The Jews, on the other hand, could appeal to the inspired Scriptures in support of their worshiping at Jerusalem. For example, 1 Kings 14:21 speaks of Jerusalem as “the city that Jehovah had chosen out of all the tribes of Israel to put his name there.” In harmony with this choosing of Jerusalem, the Israelites worshiped there as commanded at Deuteronomy 12:5, 6: “To the place that Jehovah your God will choose out of all your tribes to place his name there, to have it reside, you will seek, and there you must come. And there you must bring your burnt offerings and your sacrifices and your tenth parts and the contribution of your hand and your vow offerings and your voluntary offerings and the firstborn ones of your herd and of your flock.”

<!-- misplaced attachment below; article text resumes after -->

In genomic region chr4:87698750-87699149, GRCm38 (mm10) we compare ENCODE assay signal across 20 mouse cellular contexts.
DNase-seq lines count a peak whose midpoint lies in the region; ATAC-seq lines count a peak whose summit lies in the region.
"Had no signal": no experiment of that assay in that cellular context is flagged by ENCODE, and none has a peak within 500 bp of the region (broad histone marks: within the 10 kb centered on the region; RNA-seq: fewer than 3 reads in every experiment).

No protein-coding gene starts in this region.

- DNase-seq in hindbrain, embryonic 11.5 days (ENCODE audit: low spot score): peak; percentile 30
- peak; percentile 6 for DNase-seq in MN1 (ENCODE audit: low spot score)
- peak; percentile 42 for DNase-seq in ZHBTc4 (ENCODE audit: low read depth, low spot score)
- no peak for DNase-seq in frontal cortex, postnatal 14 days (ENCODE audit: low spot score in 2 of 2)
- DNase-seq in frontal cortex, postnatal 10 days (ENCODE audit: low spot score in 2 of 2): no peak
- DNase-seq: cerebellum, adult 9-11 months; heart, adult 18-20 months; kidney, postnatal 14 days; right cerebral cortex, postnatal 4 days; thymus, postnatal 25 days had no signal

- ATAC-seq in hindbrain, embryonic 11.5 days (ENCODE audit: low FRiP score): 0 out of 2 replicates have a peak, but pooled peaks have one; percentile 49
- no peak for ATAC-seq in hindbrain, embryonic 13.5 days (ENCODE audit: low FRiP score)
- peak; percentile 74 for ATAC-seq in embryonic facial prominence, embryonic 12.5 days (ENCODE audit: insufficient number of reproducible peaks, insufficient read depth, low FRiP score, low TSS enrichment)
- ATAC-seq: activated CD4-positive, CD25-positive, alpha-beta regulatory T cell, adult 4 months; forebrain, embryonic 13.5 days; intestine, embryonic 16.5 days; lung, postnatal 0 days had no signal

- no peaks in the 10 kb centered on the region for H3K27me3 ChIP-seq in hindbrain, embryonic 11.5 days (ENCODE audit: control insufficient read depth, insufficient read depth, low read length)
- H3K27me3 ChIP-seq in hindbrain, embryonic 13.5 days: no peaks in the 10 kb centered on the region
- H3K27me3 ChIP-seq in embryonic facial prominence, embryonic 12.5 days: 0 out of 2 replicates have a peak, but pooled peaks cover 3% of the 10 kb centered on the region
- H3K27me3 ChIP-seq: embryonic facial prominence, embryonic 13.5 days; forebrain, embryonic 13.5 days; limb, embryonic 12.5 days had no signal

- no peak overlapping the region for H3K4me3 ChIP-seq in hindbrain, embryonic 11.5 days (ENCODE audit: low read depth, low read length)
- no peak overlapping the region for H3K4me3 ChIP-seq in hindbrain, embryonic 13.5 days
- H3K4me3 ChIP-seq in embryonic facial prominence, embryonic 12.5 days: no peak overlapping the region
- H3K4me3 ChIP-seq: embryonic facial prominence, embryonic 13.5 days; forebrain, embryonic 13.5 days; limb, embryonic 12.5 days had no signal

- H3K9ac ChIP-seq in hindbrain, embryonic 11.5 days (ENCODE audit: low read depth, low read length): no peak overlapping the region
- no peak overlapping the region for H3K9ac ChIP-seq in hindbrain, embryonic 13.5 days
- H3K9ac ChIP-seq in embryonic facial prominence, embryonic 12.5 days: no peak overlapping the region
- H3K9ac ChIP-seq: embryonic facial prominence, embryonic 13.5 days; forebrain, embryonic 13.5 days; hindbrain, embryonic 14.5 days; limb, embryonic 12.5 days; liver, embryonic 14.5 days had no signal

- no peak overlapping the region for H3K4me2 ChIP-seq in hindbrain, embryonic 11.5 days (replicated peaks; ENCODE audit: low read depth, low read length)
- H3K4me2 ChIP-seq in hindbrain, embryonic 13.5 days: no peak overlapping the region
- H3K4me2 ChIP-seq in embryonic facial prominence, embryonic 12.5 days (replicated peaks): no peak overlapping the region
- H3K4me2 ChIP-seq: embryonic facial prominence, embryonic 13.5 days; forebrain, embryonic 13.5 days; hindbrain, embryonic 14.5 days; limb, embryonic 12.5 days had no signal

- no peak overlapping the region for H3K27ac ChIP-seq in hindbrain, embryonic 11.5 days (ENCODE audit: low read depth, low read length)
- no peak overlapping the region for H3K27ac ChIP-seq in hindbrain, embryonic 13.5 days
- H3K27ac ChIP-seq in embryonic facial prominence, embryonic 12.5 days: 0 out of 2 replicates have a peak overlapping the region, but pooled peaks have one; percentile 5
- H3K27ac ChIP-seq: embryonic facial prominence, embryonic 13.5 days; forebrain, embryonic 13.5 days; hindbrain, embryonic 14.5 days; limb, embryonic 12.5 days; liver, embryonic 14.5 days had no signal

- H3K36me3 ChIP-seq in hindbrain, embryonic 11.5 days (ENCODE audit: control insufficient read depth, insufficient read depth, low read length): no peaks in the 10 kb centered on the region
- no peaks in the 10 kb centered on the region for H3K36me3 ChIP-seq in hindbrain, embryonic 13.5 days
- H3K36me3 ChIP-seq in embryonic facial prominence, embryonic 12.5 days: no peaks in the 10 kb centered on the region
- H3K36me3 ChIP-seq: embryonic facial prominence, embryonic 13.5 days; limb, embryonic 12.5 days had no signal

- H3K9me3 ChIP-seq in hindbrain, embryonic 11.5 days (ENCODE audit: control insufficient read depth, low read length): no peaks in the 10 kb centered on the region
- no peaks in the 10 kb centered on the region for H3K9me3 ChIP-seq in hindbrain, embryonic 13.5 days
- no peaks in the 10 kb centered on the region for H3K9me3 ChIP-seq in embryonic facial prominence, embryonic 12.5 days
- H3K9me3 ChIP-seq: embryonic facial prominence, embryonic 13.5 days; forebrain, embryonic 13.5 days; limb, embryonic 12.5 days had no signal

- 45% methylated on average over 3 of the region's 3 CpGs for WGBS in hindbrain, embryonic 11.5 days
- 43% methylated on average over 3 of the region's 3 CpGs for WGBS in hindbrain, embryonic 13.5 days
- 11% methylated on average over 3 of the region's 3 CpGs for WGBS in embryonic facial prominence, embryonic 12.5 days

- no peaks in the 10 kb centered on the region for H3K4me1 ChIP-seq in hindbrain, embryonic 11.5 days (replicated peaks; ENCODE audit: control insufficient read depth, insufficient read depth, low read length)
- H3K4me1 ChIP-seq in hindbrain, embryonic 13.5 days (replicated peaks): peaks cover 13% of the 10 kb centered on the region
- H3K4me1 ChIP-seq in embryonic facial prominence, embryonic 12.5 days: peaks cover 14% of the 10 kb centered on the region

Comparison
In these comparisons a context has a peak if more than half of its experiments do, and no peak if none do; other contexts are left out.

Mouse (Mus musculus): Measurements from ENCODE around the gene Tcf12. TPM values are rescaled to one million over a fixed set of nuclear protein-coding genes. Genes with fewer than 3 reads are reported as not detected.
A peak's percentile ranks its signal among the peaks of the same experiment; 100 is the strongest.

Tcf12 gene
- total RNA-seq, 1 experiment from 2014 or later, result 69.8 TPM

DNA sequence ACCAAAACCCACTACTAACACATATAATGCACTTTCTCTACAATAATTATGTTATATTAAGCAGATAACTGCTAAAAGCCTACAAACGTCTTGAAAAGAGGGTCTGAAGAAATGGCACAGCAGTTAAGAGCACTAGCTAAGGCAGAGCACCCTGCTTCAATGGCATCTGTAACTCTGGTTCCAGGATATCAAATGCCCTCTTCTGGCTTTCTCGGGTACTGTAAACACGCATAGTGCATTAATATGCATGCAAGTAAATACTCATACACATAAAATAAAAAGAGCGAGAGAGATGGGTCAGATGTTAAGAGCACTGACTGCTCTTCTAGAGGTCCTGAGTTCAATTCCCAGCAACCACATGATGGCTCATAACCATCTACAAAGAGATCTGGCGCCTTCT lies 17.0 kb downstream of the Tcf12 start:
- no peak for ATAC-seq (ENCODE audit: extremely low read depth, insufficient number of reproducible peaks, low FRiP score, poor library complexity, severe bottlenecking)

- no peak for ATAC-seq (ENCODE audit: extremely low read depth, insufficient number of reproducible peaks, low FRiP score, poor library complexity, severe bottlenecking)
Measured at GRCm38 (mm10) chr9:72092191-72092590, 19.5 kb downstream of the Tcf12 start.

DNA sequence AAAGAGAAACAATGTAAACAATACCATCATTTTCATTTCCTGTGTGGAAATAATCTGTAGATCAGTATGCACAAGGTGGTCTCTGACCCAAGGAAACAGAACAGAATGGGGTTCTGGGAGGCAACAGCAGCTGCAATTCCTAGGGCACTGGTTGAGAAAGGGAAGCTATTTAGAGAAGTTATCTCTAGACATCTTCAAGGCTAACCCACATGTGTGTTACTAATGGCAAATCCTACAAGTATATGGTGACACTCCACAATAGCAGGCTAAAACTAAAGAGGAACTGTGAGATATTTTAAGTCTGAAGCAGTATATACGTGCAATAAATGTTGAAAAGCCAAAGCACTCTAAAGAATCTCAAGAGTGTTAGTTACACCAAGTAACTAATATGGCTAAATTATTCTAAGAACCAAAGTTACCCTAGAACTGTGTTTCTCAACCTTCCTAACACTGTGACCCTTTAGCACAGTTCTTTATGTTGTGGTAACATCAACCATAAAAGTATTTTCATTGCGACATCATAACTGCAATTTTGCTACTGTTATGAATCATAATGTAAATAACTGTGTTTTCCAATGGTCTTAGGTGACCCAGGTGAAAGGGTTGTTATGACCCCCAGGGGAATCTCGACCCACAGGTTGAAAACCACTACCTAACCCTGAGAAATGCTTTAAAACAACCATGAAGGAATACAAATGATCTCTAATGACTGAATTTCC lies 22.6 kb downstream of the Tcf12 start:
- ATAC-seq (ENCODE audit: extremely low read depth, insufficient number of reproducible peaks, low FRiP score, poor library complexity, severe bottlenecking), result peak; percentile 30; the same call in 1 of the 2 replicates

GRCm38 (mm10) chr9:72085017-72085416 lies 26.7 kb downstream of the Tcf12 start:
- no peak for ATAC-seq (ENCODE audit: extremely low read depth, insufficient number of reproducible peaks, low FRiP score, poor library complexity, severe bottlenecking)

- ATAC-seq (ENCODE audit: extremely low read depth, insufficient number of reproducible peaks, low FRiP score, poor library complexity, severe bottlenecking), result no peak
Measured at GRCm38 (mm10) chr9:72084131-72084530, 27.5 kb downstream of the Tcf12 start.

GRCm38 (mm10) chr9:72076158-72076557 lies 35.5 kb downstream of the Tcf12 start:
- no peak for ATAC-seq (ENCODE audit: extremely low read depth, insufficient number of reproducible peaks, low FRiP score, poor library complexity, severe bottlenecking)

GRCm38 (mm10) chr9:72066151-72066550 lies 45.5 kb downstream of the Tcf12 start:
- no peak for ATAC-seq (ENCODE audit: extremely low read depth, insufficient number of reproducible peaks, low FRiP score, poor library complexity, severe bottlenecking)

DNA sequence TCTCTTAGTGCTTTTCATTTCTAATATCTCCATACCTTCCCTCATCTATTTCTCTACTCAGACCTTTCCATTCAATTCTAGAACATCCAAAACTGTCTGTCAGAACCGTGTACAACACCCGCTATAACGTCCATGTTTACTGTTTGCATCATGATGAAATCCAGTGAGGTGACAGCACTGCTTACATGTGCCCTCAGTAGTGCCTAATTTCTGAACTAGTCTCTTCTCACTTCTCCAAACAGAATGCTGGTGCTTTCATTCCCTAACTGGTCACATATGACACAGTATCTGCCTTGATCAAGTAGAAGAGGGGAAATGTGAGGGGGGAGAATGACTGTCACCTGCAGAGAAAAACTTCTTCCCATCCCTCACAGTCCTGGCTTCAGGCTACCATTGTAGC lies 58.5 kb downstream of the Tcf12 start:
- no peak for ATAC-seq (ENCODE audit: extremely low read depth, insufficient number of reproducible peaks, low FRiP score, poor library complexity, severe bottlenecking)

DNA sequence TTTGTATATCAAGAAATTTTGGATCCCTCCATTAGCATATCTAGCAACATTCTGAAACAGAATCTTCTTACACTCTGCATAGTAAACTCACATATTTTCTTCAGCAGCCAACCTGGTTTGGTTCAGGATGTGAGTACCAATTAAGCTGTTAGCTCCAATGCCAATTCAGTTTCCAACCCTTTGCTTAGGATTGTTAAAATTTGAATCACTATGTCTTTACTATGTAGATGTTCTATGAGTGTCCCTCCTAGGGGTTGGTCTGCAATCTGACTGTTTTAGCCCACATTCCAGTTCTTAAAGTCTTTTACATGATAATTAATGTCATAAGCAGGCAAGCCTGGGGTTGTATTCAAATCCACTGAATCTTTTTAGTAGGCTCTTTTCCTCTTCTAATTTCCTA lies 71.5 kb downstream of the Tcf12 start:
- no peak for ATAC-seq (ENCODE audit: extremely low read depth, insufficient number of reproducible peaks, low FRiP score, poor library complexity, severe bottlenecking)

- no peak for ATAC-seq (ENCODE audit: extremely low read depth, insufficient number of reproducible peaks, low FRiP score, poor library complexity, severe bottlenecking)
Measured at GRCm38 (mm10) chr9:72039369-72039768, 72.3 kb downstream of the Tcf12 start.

So the Jews who accepted the Hebrew Scriptures and carried out their worship in the manner outlined in those Scriptures knew the One whom they were worshiping. No one could render acceptable worship apart from the Scriptural arrangement centered at the temple in Jerusalem. Additionally, the Messiah, as a descendant of King David, was a Jew. And only through him is salvation possible. Even the Samaritans who heard the testimony of the woman to whom Jesus spoke acknowledged this fact. They said to her: “We do not believe any longer on account of your talk; for we have heard for ourselves and we know that this man is for a certainty the savior of the world.” (John 4:42) So ‘salvation did indeed originate with the Jews.’